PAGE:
Determining if Your Property is In or Out of a Flood Zone
The Flood Insurance Rate Map (FIRM) is the official map of a community on which the Mitigation Division Administrator has delineated both the special hazard areas and the risk premium zones applicable to the community. Since the 1970s, the Federal Emergency Management Agency (FEMA) has been creating, storing, and updating flood hazard maps for the National Flood Insurance Program (NFIP) communities across the United States. They are the primary tool for state and local governments to mitigate the effects of flooding in their communities. A variety of information can be found on the flood map, including: common physical features, such as major highways, secondary roads, lakes, railroads, streams, other waterways, Special Flood Hazard Areas (SFHA), base flood elevation (BFE) or depths, flood insurance risk zones and areas subject to inundation by the 500-year flood.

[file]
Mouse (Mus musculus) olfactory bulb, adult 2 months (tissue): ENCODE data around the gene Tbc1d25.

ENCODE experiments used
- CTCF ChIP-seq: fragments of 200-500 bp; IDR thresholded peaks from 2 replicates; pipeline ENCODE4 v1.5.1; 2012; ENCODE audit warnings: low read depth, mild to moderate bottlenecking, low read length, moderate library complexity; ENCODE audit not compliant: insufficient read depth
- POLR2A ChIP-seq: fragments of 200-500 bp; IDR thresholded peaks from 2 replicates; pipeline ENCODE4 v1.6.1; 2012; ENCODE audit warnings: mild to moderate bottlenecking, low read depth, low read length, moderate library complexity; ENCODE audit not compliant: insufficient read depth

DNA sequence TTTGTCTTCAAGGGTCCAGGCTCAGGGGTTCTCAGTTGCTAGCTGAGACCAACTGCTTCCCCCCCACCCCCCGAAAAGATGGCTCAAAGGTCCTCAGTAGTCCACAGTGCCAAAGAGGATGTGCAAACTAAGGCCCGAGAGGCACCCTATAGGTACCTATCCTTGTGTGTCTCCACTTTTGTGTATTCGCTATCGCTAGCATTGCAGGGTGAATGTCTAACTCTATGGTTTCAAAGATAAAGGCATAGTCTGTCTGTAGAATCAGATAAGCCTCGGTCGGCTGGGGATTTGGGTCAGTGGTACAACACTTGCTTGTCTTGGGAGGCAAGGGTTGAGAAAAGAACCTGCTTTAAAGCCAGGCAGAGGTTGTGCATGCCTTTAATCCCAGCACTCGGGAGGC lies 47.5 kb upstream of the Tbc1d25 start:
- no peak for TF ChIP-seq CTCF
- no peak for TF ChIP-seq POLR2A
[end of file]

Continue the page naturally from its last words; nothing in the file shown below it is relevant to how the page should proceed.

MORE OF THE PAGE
To prepare the flood maps that illustrate the extent of flood hazard in a flood prone community, FEMA generally conducts engineering studies referred to as Flood Insurance Studies (FISs). Using the information gathered in these studies, FEMA engineers and cartographers delineate Special Flood Hazard Areas (SFHA) on Flood Maps. Special Flood Hazard Areas are subject to inundation by a flood that has a 1-percent or greater chance of being equaled or exceeded during any given year. This type of flood commonly is referred to as the 100-year flood or base flood.
If you want to quickly lookup whether a particular property is in or out of the Flood Zone go to the FEMA Map Service Center; input the street address, city, state, zip code and click “Search”. The applicable flood zone information will display. The DFIRM is not an official flood map.
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